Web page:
NataloideaNancy B. Simmons and Tenley Conway
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Nataloidea comprises four small families: Myzopodidae (which is monotypic), Thyropteridae (1 genus and 3 species), Furipteridae (2 genera and 2 species), and Natalidae (1 genus and 6 species; Koopman, 1993; Pine, 1993; Simmons, 1998; Simmons and Geisler, 1998). Thyropteridae, Furipteridae, and Natalidae are all Neotropical in distribution, but Myzopodidae is found only in Madagascar. Nataloids live only in tropical areas, and most species are found in rainforest habitats. All nataloids are insectivores that catch their prey on the wing.
All Nataloidea share the following features:
- ear pinnae more or less funnel-shaped.
- three lower premolars in each side of jaw.
- modifications of the hyoid apparatus including m. geniohyoid originating from pronglike process that extends posteroventrally from symphysis region, m. geniohyoideus origin extended laterally onto medial surface of mandible, occupying anterior one-forth to one-third of medial mandibular surface, ventralmost fibers of m. genioglossus fused to fibers from caudal portion of m. geniohyoideus, and ventralmost fibers of m. genioglossus inserts onto basihyal.
- wing digit II with ossified first phalanx unossified or absent.
All four nataloid families are clearly monophyletic, and the three Neotropical taxa (Thyropteridae, Furipteridae, and Natalidae) together form a clade (Simmons, 1998; Simmons and Geisler, 1998). Within this group, there is strong support for a sister-group relationship between Furipterdidae and Natalidae (Simmons, 1998; Simmons and Geisler, 1998). Relationships within the only two speciouse groups, Thyropteridae and Natalidae, have never been formally analyzed.
Hill, J.E., and J.D. Smith. 1984. Bats: a natural history. Austin: University of Texas Press.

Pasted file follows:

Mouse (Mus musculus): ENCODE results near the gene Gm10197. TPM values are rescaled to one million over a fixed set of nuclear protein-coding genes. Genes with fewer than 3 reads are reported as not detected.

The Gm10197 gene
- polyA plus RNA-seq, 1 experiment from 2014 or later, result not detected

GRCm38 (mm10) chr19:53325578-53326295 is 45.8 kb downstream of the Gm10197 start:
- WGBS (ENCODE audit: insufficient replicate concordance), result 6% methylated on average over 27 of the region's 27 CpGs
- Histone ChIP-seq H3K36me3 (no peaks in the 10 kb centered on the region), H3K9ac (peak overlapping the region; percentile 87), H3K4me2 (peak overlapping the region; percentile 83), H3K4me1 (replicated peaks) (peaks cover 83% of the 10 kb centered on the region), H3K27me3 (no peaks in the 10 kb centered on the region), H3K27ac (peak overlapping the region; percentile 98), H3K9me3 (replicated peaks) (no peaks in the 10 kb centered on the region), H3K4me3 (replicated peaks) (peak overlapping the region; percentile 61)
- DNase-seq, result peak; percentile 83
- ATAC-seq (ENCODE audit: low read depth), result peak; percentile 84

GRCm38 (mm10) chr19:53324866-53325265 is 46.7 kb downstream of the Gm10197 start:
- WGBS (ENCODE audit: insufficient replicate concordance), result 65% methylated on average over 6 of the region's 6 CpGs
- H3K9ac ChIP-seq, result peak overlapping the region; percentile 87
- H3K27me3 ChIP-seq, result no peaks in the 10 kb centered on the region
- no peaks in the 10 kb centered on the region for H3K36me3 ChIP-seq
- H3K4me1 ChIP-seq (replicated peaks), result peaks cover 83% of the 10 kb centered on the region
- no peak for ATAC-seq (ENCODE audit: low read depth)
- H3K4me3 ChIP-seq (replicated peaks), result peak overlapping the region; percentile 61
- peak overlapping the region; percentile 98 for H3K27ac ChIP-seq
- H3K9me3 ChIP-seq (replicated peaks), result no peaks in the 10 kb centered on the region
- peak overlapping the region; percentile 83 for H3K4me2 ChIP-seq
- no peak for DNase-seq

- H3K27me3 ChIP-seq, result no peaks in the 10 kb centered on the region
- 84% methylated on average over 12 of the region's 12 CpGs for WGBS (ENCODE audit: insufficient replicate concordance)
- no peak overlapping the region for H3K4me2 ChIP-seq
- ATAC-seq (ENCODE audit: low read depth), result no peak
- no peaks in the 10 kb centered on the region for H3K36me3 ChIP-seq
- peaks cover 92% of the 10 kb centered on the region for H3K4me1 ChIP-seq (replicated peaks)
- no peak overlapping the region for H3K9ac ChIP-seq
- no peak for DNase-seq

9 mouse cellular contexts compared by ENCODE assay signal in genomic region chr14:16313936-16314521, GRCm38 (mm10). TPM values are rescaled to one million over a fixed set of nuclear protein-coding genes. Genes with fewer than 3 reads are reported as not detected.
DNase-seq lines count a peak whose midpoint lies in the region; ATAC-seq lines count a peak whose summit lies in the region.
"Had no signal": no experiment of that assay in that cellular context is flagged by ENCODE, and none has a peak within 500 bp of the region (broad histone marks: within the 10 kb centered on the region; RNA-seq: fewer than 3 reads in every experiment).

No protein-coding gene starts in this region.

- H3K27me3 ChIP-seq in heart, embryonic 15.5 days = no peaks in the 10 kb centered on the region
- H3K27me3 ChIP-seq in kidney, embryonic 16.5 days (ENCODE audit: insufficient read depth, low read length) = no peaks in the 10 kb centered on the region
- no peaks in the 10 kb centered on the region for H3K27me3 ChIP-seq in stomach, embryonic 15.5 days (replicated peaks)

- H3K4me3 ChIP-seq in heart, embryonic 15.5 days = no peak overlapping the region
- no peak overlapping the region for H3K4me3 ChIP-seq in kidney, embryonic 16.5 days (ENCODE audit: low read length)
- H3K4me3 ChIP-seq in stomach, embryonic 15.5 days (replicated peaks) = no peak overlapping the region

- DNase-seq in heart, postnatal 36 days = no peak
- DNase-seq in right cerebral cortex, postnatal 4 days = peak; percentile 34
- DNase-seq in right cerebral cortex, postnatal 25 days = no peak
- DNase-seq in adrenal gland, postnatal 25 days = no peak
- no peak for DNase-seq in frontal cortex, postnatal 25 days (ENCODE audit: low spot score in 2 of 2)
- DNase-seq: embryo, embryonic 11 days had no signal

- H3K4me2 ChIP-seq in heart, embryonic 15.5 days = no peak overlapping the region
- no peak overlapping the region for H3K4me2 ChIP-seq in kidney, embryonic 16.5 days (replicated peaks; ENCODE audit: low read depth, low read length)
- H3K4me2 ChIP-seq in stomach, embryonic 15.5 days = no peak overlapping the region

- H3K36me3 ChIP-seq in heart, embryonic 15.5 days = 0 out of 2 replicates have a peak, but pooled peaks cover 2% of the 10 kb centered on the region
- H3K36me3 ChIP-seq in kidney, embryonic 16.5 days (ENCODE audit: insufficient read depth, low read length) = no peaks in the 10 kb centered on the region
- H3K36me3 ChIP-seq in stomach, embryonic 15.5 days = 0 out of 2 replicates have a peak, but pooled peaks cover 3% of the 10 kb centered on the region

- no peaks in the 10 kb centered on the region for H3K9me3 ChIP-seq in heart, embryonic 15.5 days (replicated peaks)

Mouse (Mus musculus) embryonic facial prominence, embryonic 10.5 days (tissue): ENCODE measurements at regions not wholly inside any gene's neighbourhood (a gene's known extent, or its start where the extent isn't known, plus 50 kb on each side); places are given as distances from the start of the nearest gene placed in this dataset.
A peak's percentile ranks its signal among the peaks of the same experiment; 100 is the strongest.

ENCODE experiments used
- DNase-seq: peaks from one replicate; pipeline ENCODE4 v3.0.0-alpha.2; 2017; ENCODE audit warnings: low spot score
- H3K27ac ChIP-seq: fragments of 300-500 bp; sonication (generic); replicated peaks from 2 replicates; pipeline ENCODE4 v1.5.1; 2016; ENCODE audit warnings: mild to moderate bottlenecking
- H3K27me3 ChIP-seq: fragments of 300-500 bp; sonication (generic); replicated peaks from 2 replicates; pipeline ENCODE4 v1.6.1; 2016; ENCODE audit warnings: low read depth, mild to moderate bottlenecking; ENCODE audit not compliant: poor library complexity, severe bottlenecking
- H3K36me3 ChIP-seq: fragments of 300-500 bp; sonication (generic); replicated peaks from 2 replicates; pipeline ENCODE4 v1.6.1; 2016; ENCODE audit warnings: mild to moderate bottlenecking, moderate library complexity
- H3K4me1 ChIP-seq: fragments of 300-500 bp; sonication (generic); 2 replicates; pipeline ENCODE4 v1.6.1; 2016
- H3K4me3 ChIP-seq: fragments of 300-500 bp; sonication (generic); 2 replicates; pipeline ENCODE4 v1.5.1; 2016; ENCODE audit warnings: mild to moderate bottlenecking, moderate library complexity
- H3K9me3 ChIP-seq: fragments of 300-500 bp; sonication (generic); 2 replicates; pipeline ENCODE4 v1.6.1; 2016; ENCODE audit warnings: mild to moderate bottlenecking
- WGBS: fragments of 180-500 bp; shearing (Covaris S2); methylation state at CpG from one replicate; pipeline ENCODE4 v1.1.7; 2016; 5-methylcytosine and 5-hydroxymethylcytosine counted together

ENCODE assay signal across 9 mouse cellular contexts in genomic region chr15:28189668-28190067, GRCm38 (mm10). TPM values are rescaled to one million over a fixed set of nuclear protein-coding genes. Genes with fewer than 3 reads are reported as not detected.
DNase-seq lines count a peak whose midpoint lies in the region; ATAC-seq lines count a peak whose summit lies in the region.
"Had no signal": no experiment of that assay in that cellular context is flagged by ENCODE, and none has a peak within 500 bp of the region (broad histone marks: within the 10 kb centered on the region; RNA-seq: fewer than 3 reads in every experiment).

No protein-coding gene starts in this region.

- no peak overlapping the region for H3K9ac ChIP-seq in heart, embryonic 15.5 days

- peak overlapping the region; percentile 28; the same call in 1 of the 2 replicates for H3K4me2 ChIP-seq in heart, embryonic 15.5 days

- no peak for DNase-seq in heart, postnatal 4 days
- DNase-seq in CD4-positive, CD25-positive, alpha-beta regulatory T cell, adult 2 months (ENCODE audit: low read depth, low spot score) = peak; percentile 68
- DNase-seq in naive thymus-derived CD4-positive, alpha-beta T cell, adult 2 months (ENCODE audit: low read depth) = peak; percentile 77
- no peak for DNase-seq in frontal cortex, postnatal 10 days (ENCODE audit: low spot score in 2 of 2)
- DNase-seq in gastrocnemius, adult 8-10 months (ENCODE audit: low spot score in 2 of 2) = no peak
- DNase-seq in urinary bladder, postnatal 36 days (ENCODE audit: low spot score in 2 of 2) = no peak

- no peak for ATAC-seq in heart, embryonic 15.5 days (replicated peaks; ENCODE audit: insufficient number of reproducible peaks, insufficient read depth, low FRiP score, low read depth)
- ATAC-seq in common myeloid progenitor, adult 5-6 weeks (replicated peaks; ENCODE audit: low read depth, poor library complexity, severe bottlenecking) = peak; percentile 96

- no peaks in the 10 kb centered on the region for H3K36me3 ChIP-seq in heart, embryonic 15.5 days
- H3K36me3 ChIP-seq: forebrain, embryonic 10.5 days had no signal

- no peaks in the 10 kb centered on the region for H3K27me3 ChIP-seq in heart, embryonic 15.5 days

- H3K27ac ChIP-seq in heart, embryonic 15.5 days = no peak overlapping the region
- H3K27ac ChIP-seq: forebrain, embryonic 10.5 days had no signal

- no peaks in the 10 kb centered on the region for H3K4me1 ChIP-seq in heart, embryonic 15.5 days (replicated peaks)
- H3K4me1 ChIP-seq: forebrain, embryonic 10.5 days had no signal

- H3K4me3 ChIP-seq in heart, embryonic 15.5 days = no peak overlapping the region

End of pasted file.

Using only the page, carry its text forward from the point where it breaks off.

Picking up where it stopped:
Koopman, K. F. 1983. Order Chiroptera. In Mammal species of the world, a taxonomic and geographic reference, 2nd ed. D. E. Wilson and D. M. Reeder. Washinton, D. C.: Smithsonian Institution Press.
Pine, R. H. 1993. A new species of Thyroptera Spix (Mammalia: Chiroptera: Thyropteridae) from the Amazon Basin of northeastern Peru. Mammalia, 57:213-225.
Simmons, N. B. 1998. A reappraisal of interfamilial relationships of bats. In Bats: Phylogeny, Morphology, Echolocation and Conservation Biology. T.H. Kunz and P.A. Racey (eds.). Washington: Smithsonian Institution Press.
Simmons, N. B. & J. H. Geisler. 1998. Phylogenetic relationships of Icaronycteris, Archeonycteris, Hassianycteris, and Palaeochiropteryx to extant bat lineages, with comments on the evolution of echolocation and foraging strategies in microchiroptera. Bulletin of the American Museum of Natural History. 235:1-182.
Nancy B. Simmons
American Musuem of Natural History, New York, New York, USA
University of Toronto at Mississauga, Ontario, Canada
Correspondence regarding this page should be directed to Nancy B. Simmons at
Page copyright © 1997 Nancy B. Simmons
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Citing this page:
Simmons, Nancy B. and Tenley Conway. 1997. Nataloidea. Version 01 January 1997 (under construction). http://tolweb.org/Nataloidea/16095/1997.01.01 in The Tree of Life Web Project, http://tolweb.org/